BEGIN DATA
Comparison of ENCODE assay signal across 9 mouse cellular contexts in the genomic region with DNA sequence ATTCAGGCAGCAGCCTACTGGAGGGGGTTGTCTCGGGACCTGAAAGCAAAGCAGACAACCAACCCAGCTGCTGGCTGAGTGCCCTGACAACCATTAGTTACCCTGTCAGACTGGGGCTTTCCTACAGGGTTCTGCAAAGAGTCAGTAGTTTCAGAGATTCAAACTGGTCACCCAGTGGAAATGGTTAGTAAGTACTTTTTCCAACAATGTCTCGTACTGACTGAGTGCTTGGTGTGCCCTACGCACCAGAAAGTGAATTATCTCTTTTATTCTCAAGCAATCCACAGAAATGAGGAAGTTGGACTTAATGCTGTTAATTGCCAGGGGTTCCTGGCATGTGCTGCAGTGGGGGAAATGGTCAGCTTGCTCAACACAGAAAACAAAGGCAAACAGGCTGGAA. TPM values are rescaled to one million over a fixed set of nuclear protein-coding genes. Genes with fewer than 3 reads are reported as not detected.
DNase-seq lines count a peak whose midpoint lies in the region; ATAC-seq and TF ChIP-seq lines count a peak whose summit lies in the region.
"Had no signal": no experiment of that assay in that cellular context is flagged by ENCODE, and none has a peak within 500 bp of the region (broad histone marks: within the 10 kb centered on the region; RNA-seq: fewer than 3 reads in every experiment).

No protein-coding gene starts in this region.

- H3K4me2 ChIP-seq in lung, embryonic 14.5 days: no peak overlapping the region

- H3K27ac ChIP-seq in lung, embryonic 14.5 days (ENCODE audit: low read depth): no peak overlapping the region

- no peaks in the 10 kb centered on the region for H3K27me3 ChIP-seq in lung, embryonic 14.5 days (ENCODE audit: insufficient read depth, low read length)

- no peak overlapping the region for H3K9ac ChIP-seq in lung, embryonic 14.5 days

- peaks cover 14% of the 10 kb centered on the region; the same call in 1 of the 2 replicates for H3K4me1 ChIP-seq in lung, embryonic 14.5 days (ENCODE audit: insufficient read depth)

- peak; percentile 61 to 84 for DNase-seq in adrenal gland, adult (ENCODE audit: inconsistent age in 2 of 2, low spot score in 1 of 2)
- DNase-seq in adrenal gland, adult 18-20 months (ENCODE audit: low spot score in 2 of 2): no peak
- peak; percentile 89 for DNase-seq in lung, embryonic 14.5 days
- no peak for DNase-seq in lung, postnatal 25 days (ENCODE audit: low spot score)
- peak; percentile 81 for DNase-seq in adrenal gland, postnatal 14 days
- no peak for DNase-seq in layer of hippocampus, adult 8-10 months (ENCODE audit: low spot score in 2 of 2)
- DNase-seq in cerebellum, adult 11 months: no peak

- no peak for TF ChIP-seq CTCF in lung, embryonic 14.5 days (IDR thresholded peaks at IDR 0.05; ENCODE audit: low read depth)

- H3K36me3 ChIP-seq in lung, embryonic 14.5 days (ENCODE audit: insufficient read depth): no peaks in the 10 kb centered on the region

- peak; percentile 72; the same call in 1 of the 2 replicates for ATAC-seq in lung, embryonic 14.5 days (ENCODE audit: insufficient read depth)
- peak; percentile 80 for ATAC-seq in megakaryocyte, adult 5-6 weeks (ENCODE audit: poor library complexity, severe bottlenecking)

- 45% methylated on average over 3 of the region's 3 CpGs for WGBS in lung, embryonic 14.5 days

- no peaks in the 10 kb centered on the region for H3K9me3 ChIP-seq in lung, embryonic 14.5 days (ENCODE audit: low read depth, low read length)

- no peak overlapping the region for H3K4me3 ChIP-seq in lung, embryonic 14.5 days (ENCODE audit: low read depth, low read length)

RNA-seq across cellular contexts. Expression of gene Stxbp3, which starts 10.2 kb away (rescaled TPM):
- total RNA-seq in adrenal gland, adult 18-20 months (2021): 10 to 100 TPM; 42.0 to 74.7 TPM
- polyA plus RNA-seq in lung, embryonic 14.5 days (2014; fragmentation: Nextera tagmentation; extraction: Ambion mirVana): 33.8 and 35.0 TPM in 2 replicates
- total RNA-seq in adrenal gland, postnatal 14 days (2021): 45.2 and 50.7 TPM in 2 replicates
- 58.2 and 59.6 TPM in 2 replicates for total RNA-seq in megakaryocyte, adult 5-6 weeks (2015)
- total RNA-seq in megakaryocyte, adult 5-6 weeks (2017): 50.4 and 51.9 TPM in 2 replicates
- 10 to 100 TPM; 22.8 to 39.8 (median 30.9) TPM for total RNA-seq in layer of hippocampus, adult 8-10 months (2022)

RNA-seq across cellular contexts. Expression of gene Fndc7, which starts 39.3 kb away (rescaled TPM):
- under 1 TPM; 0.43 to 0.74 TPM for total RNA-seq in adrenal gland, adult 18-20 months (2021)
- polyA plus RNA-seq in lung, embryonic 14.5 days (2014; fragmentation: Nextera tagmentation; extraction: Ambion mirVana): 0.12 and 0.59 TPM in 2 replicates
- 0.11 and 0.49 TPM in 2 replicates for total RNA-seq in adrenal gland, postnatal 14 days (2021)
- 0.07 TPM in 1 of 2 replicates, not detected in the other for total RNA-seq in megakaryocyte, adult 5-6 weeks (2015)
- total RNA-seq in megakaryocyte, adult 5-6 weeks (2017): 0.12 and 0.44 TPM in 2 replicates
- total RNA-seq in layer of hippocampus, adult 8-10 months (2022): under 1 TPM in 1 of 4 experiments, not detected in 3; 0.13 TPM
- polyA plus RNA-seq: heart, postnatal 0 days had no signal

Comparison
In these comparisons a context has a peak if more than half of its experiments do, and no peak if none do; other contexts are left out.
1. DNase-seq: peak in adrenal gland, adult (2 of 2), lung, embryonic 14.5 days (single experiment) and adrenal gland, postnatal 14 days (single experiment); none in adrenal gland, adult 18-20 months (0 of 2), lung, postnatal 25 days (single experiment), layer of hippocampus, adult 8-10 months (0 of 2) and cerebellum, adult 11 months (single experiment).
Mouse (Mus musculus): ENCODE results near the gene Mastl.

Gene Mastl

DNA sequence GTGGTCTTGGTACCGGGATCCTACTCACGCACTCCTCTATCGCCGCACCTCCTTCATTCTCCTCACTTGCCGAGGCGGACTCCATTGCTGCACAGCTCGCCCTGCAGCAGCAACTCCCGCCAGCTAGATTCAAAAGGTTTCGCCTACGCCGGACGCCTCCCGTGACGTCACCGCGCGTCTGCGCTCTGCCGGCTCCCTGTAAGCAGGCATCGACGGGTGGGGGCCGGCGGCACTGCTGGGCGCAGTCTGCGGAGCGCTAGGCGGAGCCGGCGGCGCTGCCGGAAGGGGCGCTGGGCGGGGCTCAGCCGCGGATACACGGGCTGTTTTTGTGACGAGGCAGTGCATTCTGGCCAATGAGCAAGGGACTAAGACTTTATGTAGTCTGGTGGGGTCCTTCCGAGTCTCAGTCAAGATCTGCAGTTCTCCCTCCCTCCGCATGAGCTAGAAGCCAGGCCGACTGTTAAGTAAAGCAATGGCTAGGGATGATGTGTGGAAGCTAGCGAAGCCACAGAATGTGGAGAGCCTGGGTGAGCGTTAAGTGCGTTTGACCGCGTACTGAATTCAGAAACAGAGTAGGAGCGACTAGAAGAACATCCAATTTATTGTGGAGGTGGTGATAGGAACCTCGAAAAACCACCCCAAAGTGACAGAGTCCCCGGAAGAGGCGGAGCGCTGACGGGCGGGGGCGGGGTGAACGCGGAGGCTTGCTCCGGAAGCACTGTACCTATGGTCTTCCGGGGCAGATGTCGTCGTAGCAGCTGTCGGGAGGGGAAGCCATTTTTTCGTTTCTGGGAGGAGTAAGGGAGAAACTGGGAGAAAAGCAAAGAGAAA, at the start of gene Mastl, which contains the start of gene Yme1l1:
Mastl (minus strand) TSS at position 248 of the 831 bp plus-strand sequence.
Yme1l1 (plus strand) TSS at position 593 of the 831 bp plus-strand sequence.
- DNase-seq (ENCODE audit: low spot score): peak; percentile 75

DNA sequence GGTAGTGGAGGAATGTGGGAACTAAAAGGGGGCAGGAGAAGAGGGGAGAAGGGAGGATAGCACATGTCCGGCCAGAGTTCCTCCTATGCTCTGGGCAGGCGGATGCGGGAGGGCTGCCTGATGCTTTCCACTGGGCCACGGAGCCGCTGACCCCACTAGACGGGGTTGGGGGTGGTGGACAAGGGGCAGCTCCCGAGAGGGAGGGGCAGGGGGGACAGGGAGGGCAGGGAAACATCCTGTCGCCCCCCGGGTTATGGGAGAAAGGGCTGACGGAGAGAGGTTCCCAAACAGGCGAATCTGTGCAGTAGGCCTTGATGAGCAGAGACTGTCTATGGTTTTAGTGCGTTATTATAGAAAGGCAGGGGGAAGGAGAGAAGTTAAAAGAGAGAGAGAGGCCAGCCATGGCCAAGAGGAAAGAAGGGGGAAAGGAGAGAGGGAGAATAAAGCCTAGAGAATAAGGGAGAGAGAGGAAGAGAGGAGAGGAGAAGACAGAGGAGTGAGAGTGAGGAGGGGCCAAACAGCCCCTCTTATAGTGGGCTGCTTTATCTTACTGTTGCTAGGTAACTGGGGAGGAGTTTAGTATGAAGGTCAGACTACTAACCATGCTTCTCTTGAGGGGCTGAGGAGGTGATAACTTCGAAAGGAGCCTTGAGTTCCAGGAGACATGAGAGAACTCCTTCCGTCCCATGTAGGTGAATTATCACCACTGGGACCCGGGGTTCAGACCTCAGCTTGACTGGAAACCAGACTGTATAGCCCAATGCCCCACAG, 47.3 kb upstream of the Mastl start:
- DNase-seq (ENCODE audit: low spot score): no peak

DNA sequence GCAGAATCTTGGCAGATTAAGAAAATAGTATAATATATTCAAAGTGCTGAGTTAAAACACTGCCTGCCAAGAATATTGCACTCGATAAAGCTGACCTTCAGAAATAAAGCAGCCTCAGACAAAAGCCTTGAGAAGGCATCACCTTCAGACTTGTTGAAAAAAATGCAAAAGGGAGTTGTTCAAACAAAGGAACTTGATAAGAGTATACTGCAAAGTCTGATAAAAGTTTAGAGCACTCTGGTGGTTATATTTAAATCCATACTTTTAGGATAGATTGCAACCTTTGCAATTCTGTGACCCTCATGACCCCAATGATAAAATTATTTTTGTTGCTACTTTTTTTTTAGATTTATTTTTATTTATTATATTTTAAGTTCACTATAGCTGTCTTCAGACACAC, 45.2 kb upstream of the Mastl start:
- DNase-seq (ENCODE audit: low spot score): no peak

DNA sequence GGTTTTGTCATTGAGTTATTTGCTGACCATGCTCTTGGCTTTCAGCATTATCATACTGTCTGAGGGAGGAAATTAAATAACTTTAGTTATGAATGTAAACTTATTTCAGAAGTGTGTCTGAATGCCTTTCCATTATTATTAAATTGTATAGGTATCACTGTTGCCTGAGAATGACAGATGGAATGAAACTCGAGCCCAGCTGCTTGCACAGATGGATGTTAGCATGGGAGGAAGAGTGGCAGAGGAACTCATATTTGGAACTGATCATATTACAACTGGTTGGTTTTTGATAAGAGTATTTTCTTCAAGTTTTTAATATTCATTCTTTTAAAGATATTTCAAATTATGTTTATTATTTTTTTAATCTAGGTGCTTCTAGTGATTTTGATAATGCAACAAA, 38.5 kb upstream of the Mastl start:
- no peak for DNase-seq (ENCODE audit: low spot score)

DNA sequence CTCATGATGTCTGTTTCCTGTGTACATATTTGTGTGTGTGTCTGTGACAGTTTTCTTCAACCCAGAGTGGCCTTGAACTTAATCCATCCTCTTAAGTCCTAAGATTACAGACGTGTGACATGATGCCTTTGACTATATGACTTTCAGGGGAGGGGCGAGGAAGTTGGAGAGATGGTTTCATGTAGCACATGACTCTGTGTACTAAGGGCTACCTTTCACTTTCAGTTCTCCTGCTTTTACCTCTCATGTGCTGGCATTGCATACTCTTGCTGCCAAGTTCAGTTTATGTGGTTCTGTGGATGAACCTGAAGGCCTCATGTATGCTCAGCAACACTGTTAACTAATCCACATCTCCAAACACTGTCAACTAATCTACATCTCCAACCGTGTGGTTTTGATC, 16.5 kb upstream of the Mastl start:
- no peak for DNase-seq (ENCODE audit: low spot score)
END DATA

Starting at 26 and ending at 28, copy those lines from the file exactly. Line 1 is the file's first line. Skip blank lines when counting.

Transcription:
- polyA plus RNA-seq in lung, embryonic 14.5 days (2014; fragmentation: Nextera tagmentation; extraction: Ambion mirVana): 33.8 and 35.0 TPM in 2 replicates
- total RNA-seq in adrenal gland, postnatal 14 days (2021): 45.2 and 50.7 TPM in 2 replicates
- 58.2 and 59.6 TPM in 2 replicates for total RNA-seq in megakaryocyte, adult 5-6 weeks (2015)